Security: Moving Beyond Firewall Configuration Management

For over 20 years, the firewall has been the cornerstone of TCP/IP (Internet) security.  In fact, the firewall has crossed-over from the geek to the chic as it has appeared or starred in print, television, and movies.  While the battle between hackers and security vendors rages on, firewalls have become more sophisticated and complicated to operate and manage. Further adding to the complexity is the increasing trend to build firewalls into routers, switches, unified chassis, and more.

Over the past few years, companies like Tufin, AlgoSec, SecurePassage, Skybox Security, and more have created products that analyze firewalls configurations, rules, and policies to alert security personnel to possible issues.  They have the ability to manage multiple firewall vendors as well as analyzing configurations from multiple firewalls deployed within an organization.  These products are essential to managing and maintaining an ever complex and changing security posture that requires automation to augment and compliment human interaction.  However, to completely understand an organizations security posture we must move beyond the firewall.

While firewalls are complex, they represent only a fraction of the total number of network devices within an organization.  Security personal routinely issue changes to routers, switches, IDS/IDP, and more that impact the entire network infrastructure.  Adding to the complexity are new devices and technology, such as WAN acceleration and virtualization, which are becoming mainstream.  These changes are important to maintain security and regulatory compliance within an organization.

However, the broad impact of these changes (access control lists, port security, network access control, VPNs, and more) may never be fully understood until after the changes are made. High availability and disaster recovery only adds to the complexity as they require synchronized changes/configurations across multiple devices and manufacturers.

Of course, using modeling software from companies like OPNET coupled with internal testing/procedures will aid organizations in making these changes.  The issue is how fresh the information obtained is and the time allotted to make the change given the severity/urgency of the security issue.

Imagine building a security software management platform that allows security and network engineers to jointly view, analyze, and document all security changes while coupling them to a sophisticated and easy to use GRC engine.  A proposed firewall change would trigger a review of the firewall policies followed by a warning that an ACL must be changed on 2 downstream routers while suggesting a re-ordering of said ACL to mitigate a potential security risk and alerting that a HA router must be updated. Next, the GRC engine would require documentation to ensure PCI compliance is maintained.  The coup de grace would be wrapping the entire platform within a visual interface that allowed for layered views of all security/network devices.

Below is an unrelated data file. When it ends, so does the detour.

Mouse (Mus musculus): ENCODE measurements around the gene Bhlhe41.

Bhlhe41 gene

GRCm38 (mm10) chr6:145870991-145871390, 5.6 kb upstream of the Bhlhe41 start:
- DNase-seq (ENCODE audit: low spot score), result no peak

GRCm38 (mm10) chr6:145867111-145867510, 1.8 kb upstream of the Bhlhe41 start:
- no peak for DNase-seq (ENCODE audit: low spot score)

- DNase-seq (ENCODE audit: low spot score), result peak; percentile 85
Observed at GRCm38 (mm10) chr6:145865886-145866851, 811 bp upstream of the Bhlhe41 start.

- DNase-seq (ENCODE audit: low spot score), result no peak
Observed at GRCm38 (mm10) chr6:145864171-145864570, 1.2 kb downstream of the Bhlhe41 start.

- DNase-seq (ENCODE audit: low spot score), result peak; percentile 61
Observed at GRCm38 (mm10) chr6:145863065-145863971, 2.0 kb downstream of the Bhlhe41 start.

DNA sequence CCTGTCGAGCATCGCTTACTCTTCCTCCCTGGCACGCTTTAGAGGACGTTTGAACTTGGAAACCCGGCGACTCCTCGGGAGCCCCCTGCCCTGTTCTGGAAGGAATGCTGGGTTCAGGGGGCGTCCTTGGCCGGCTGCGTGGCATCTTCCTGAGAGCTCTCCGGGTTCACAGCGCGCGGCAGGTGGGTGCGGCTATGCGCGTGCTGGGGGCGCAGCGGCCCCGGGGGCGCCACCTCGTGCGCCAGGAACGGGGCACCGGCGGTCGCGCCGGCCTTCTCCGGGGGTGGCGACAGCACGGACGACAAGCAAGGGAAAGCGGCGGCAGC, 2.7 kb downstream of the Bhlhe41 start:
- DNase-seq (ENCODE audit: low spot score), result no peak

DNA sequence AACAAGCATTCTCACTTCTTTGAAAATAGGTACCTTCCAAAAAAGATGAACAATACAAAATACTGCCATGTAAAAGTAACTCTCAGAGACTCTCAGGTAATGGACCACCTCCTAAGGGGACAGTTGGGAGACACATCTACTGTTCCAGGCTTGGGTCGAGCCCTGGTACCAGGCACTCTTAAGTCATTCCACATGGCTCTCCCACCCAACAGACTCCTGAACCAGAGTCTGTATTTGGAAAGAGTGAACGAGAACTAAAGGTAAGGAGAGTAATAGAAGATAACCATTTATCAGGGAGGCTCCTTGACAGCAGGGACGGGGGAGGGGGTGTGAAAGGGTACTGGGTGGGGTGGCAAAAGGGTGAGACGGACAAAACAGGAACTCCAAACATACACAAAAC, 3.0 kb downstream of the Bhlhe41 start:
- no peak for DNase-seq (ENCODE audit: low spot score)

Is this farfetched?  Perhaps, but the recent uptick in stories about cyber warfare and cloud computing security threats have created an environment that is ripe for change and innovation.


4 thoughts on “Security: Moving Beyond Firewall Configuration Management

  1. Platen,
    I love your approach, a paradise for network admins. Full control, no surprises and everything integrated into a beautiful GUI: Security, risk, compliance and business continuity.
    There are two known approaches to achieve this kind of goal: a monster solution that does everything and a mix and match of good tools in different areas (best of breed).
    Personally I believe in the 2nd approach but this depends on the ability of solutions to work with each other.
    Security and security management vendors will only open APIs for interoperability if the market demands it.
    So my advice is to the users – rather than asking your vendors to do more, tell them to work together.


    1. Reuven,

      When will the market finally learn that one-stop-shopping and frameworks rarely produce remarkable results? Simply put, customers must demand products that solve today’s and tomorrow’s challenges. In the age of SOAP/XML and HTTP(s) GUIs, vendor integration should be the normal not the exception. APIs must be fully functional and well documented, not just a check-box for a RFP.



  2. Fully agreed – as noted by others, in a perfect world things work like that.
    In our marketing director-driven world however, vendors seem to believe in products offering expanded and “impoved” functionality with every update draw customers – hence improving cash flow and bonuses. As for the bonus-part they may be correct, as for fit-for-purpose and let alone interoperability, they fail miserably.
    The first vendor that offers a modular (not just modularly licensable) set of well-engineered tools that integrate -through Open Standard API’s or other types of “gateways”- well with other vendor’s tools will have to stick out itś neck yet… and imho will never stand up.
    We’ll have to deal with that, I’m afraid.

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